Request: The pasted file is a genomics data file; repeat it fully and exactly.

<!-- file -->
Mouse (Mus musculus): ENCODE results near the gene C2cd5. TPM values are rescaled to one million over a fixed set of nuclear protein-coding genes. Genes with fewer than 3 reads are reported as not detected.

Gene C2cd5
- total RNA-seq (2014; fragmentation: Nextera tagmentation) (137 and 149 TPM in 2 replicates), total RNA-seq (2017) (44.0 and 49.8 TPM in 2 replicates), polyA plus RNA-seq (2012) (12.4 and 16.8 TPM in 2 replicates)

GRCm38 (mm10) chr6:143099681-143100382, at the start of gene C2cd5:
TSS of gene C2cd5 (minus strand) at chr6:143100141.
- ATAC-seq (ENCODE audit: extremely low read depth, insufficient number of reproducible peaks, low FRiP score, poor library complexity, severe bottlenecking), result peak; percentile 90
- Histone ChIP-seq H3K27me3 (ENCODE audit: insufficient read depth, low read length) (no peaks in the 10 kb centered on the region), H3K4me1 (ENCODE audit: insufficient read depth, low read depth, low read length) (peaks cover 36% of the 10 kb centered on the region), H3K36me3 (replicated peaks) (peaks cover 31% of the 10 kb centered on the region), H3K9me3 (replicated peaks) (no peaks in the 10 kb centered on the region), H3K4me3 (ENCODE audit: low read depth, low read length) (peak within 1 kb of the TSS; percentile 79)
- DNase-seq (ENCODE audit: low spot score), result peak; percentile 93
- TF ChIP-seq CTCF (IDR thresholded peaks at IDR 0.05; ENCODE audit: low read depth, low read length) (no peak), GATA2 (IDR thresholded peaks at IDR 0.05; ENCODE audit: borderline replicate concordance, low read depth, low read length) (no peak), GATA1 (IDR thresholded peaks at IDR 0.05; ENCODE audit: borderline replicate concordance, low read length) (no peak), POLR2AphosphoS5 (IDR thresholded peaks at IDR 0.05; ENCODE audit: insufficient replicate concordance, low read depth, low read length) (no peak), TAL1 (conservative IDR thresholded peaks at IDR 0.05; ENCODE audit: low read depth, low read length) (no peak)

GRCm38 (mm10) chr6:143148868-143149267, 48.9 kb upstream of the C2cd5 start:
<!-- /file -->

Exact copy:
Mouse (Mus musculus): ENCODE results near the gene C2cd5. TPM values are rescaled to one million over a fixed set of nuclear protein-coding genes. Genes with fewer than 3 reads are reported as not detected.

Gene C2cd5
- total RNA-seq (2014; fragmentation: Nextera tagmentation) (137 and 149 TPM in 2 replicates), total RNA-seq (2017) (44.0 and 49.8 TPM in 2 replicates), polyA plus RNA-seq (2012) (12.4 and 16.8 TPM in 2 replicates)

GRCm38 (mm10) chr6:143099681-143100382, at the start of gene C2cd5:
TSS of gene C2cd5 (minus strand) at chr6:143100141.
- ATAC-seq (ENCODE audit: extremely low read depth, insufficient number of reproducible peaks, low FRiP score, poor library complexity, severe bottlenecking), result peak; percentile 90
- Histone ChIP-seq H3K27me3 (ENCODE audit: insufficient read depth, low read length) (no peaks in the 10 kb centered on the region), H3K4me1 (ENCODE audit: insufficient read depth, low read depth, low read length) (peaks cover 36% of the 10 kb centered on the region), H3K36me3 (replicated peaks) (peaks cover 31% of the 10 kb centered on the region), H3K9me3 (replicated peaks) (no peaks in the 10 kb centered on the region), H3K4me3 (ENCODE audit: low read depth, low read length) (peak within 1 kb of the TSS; percentile 79)
- DNase-seq (ENCODE audit: low spot score), result peak; percentile 93
- TF ChIP-seq CTCF (IDR thresholded peaks at IDR 0.05; ENCODE audit: low read depth, low read length) (no peak), GATA2 (IDR thresholded peaks at IDR 0.05; ENCODE audit: borderline replicate concordance, low read depth, low read length) (no peak), GATA1 (IDR thresholded peaks at IDR 0.05; ENCODE audit: borderline replicate concordance, low read length) (no peak), POLR2AphosphoS5 (IDR thresholded peaks at IDR 0.05; ENCODE audit: insufficient replicate concordance, low read depth, low read length) (no peak), TAL1 (conservative IDR thresholded peaks at IDR 0.05; ENCODE audit: low read depth, low read length) (no peak)

GRCm38 (mm10) chr6:143148868-143149267, 48.9 kb upstream of the C2cd5 start: